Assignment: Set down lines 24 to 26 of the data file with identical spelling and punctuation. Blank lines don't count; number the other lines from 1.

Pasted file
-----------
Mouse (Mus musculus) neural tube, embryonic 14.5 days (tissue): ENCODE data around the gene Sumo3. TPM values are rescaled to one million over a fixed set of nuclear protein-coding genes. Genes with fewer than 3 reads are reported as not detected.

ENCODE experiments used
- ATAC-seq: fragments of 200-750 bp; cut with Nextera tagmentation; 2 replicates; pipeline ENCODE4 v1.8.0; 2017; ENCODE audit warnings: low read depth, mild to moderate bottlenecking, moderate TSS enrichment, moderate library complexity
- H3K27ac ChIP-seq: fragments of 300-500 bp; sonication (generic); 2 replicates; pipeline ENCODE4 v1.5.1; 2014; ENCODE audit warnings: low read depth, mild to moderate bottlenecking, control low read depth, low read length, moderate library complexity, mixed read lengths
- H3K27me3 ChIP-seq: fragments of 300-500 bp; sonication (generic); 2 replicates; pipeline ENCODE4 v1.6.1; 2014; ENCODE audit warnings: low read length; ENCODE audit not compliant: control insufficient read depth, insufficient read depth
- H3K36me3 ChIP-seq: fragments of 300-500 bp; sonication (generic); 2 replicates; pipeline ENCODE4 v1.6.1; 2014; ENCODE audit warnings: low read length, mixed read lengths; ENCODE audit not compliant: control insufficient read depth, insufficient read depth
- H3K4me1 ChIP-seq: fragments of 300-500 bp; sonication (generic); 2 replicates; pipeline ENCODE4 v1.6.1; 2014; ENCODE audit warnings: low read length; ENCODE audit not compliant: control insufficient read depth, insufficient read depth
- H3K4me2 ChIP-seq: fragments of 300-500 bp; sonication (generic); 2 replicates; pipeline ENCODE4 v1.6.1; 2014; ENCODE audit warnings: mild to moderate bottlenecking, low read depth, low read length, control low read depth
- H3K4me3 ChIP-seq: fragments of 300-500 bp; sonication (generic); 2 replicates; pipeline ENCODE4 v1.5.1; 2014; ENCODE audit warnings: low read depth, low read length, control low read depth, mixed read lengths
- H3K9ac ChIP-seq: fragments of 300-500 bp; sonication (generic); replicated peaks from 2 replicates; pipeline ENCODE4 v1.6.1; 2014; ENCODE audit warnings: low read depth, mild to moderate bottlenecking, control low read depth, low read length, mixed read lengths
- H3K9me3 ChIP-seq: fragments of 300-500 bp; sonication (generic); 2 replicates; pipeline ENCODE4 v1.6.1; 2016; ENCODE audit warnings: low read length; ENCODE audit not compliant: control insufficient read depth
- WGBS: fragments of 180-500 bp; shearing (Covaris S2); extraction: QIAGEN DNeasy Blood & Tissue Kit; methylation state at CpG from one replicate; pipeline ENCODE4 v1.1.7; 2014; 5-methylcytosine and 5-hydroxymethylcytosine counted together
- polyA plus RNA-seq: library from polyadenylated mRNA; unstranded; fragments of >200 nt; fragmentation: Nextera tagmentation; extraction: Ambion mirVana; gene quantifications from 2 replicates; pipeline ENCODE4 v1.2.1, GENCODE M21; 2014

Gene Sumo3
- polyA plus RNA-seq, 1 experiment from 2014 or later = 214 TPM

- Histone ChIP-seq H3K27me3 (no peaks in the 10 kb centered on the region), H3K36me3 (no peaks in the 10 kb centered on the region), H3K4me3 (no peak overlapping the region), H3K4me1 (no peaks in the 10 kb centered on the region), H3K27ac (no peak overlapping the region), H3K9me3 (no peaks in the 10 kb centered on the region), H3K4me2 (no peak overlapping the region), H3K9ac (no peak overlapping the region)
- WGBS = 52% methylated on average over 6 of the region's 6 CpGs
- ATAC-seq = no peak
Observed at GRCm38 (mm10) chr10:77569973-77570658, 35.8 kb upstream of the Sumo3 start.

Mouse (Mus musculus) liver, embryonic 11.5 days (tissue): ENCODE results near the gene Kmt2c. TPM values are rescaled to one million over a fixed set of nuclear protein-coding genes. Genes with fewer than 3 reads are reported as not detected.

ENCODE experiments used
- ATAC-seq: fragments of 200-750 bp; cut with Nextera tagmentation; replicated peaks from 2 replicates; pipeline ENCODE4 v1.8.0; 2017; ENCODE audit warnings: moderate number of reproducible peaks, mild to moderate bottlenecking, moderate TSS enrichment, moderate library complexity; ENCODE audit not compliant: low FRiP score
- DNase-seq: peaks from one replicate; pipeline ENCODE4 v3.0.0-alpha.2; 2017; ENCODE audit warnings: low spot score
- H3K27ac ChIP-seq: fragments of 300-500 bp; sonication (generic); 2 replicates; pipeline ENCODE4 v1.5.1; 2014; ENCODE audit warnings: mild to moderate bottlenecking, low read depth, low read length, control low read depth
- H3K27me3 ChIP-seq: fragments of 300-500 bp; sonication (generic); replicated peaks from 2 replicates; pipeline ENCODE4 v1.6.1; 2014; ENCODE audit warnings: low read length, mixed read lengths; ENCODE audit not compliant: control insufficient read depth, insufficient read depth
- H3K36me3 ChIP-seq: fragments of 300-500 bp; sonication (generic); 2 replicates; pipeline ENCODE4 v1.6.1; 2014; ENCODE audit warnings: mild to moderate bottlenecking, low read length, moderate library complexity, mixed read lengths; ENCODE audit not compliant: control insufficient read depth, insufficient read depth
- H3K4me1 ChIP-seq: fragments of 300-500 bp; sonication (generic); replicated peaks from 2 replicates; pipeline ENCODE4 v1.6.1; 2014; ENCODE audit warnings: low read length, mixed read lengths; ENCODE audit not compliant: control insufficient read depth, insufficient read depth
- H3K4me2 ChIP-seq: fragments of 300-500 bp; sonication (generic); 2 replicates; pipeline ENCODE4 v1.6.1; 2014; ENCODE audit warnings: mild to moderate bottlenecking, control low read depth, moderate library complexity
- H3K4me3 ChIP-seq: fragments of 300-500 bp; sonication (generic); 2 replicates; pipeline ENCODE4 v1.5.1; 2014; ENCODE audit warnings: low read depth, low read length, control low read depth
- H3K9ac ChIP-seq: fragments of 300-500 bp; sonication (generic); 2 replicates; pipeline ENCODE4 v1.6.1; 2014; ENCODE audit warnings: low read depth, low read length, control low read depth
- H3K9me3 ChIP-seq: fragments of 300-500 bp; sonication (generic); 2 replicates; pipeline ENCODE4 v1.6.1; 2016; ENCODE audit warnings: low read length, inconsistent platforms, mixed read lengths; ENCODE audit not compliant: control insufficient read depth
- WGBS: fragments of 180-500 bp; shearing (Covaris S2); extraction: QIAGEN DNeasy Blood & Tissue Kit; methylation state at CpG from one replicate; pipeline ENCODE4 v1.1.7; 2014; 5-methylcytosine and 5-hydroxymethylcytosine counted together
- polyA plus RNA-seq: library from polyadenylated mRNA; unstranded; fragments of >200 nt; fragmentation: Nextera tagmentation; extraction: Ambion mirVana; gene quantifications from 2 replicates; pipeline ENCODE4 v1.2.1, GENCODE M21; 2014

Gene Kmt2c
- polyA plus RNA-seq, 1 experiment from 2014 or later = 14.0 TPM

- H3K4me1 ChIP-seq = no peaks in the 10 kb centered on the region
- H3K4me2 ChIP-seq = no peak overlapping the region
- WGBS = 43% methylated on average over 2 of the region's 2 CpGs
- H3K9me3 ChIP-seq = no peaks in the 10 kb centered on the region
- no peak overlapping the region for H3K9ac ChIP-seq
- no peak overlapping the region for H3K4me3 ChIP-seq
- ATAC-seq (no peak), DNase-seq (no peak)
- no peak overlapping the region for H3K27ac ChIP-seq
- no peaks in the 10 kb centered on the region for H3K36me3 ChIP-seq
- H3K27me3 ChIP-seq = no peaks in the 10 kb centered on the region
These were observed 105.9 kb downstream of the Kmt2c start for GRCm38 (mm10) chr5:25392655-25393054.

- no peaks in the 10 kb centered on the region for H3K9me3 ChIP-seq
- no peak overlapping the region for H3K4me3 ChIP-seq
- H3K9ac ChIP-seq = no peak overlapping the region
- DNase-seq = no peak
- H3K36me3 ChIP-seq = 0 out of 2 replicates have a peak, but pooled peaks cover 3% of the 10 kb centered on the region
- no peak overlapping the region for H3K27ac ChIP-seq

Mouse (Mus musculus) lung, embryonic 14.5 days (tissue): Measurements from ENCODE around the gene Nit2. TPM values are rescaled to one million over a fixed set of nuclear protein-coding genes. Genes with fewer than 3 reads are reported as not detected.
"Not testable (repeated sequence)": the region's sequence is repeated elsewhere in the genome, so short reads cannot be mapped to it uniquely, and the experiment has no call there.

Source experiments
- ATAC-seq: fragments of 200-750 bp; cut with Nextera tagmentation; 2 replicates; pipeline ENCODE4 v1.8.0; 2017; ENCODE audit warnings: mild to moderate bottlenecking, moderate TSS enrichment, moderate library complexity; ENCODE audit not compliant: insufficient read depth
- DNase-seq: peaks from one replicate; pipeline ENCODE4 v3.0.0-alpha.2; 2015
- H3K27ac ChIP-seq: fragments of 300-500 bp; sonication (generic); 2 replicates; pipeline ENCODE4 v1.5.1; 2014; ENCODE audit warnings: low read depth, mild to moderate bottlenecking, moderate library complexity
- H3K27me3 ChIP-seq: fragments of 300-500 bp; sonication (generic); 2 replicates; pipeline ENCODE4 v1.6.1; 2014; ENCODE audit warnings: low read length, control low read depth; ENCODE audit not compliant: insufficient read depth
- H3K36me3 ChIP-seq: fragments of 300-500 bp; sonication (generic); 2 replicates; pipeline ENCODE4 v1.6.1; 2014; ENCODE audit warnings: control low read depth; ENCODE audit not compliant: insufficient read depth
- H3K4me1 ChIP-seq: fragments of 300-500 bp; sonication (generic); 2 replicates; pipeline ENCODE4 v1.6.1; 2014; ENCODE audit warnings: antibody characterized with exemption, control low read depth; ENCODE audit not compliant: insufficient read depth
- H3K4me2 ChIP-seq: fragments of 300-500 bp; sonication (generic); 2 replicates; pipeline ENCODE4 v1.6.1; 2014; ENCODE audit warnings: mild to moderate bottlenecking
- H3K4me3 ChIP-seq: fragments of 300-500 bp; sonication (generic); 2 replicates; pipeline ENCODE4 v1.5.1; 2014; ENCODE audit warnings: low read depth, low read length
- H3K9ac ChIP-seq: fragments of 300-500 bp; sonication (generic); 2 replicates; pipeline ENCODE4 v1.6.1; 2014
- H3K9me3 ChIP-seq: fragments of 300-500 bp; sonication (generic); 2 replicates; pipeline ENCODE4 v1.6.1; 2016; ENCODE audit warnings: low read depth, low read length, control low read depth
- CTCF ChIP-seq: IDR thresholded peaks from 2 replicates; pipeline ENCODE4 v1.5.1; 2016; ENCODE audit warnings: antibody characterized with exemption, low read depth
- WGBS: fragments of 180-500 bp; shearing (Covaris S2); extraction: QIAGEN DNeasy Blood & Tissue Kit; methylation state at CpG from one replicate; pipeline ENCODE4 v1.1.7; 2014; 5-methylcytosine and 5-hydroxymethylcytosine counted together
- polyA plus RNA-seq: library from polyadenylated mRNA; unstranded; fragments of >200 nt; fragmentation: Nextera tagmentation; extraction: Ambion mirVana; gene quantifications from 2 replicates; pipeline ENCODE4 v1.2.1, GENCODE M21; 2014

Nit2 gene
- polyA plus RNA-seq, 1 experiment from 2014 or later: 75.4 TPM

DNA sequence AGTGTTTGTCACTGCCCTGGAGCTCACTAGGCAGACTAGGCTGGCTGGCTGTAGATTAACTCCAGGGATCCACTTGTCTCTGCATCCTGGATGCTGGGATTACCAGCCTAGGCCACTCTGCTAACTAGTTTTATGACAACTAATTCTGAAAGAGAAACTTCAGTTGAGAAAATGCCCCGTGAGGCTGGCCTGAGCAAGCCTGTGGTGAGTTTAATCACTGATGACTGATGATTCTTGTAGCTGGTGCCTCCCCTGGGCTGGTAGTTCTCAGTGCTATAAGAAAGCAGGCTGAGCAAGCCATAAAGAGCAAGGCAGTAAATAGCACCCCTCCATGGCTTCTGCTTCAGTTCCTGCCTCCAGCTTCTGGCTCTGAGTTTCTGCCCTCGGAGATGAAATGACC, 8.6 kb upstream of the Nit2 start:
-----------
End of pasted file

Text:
- H3K27ac ChIP-seq: fragments of 300-500 bp; sonication (generic); 2 replicates; pipeline ENCODE4 v1.5.1; 2014; ENCODE audit warnings: mild to moderate bottlenecking, low read depth, low read length, control low read depth
- H3K27me3 ChIP-seq: fragments of 300-500 bp; sonication (generic); replicated peaks from 2 replicates; pipeline ENCODE4 v1.6.1; 2014; ENCODE audit warnings: low read length, mixed read lengths; ENCODE audit not compliant: control insufficient read depth, insufficient read depth
- H3K36me3 ChIP-seq: fragments of 300-500 bp; sonication (generic); 2 replicates; pipeline ENCODE4 v1.6.1; 2014; ENCODE audit warnings: mild to moderate bottlenecking, low read length, moderate library complexity, mixed read lengths; ENCODE audit not compliant: control insufficient read depth, insufficient read depth